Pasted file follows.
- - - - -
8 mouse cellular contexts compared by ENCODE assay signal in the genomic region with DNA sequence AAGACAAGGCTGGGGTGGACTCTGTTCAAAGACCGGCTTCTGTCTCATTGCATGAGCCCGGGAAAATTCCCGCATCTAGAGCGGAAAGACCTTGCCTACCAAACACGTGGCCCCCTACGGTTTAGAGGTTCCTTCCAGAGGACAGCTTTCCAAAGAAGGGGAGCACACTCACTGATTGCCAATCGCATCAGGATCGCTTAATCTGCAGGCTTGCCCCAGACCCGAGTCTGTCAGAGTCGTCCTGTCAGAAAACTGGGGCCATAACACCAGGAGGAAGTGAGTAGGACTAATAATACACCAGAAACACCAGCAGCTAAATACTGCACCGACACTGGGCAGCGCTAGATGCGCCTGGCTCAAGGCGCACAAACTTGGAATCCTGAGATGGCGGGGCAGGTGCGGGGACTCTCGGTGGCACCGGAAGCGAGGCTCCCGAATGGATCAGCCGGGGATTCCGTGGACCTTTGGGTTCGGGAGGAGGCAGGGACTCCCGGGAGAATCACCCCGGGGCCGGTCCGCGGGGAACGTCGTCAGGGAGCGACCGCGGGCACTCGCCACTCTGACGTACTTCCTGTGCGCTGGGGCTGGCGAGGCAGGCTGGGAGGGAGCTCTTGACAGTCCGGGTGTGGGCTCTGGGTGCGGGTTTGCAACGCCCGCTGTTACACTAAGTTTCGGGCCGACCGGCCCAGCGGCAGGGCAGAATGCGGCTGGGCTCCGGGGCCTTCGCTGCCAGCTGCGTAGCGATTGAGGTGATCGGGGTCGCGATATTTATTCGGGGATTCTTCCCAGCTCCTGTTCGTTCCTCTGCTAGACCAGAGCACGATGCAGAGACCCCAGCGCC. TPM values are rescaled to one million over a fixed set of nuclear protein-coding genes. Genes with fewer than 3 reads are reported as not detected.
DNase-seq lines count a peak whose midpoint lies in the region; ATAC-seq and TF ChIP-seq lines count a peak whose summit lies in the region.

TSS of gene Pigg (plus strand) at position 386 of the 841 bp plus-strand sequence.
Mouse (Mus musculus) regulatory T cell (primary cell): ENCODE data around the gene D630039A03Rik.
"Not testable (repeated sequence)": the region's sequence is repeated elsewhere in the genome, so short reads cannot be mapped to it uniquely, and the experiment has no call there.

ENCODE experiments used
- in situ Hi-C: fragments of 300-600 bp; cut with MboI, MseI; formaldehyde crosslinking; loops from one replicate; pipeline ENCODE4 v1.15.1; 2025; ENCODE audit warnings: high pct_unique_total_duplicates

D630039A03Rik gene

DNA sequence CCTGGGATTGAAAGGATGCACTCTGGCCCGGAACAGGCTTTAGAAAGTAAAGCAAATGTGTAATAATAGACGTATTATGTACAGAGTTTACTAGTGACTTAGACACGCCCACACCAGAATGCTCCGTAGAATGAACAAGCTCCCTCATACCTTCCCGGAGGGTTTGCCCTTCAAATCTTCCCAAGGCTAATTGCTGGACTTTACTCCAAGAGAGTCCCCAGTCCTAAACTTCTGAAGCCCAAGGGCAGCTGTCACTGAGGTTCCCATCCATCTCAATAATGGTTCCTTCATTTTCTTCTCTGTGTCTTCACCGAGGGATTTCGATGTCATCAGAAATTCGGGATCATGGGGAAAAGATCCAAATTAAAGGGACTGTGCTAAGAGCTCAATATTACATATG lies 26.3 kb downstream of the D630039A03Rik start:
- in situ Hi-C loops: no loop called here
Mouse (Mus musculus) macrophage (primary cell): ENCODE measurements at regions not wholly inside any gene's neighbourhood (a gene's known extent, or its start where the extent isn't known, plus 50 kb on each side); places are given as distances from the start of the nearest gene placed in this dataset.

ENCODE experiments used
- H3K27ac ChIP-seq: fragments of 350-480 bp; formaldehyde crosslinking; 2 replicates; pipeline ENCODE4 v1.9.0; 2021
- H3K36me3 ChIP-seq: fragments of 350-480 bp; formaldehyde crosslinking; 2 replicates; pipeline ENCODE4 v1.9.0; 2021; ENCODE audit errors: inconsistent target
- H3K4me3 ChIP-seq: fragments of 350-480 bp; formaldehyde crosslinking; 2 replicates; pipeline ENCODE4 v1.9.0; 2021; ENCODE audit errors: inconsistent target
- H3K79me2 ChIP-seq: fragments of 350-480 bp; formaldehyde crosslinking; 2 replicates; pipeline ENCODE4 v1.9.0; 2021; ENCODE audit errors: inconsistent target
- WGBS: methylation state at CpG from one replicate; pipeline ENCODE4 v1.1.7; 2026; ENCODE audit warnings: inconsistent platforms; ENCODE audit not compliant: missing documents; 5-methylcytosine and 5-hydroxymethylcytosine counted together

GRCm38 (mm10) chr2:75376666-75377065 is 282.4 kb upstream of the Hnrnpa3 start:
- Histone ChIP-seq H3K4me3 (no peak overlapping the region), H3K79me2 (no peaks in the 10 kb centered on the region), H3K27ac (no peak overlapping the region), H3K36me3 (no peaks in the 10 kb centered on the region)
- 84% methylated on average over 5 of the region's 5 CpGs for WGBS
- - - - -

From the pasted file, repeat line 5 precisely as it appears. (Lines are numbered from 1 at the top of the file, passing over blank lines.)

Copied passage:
"Not testable (repeated sequence)": the region's sequence is repeated elsewhere in the genome, so short reads cannot be mapped to it uniquely, and the experiment has no call there.